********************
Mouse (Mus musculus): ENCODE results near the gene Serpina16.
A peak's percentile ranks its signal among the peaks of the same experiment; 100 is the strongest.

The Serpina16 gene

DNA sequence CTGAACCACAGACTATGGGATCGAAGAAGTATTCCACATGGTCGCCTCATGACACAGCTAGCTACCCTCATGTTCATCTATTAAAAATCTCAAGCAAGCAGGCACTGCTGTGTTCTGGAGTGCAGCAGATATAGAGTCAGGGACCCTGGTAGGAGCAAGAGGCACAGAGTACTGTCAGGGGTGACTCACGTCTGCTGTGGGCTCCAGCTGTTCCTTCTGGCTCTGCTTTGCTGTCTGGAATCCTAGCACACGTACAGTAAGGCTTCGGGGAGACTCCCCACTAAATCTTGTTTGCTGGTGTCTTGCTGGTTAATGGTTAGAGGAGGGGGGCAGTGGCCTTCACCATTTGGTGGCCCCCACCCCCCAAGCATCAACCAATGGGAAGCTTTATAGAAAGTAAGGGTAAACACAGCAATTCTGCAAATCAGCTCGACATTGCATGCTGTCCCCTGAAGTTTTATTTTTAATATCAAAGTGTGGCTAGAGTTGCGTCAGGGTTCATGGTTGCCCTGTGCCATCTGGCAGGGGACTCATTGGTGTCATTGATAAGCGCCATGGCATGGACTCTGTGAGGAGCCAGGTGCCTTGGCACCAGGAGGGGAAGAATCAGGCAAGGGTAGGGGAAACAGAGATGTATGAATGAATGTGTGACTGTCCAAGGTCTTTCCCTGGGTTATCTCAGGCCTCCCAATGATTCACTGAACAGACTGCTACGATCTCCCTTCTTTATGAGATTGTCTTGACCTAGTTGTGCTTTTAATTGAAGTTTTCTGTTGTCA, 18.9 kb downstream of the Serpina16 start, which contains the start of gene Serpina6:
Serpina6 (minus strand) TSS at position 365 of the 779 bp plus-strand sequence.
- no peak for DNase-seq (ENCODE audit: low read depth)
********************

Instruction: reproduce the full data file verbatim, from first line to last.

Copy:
Mouse (Mus musculus): ENCODE results near the gene Serpina16.
A peak's percentile ranks its signal among the peaks of the same experiment; 100 is the strongest.

The Serpina16 gene

DNA sequence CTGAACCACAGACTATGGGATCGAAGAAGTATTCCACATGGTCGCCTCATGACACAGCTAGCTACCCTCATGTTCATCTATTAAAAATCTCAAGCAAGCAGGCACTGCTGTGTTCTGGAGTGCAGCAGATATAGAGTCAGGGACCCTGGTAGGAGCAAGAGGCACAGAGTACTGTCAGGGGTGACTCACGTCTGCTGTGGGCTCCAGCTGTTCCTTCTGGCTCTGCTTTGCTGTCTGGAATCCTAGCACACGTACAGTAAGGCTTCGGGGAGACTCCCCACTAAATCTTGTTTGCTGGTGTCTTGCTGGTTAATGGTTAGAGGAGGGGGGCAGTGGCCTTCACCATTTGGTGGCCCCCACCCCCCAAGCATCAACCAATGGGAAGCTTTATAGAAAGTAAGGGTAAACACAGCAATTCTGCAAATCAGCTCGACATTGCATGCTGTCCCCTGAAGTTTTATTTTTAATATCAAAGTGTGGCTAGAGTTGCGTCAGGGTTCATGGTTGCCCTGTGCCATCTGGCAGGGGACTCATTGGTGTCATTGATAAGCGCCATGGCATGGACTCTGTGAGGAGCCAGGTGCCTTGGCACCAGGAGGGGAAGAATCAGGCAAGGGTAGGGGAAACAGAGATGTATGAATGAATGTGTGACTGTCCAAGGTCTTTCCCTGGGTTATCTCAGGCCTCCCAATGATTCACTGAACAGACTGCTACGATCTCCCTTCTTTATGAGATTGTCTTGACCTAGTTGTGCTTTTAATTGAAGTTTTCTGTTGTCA, 18.9 kb downstream of the Serpina16 start, which contains the start of gene Serpina6:
Serpina6 (minus strand) TSS at position 365 of the 779 bp plus-strand sequence.
- no peak for DNase-seq (ENCODE audit: low read depth)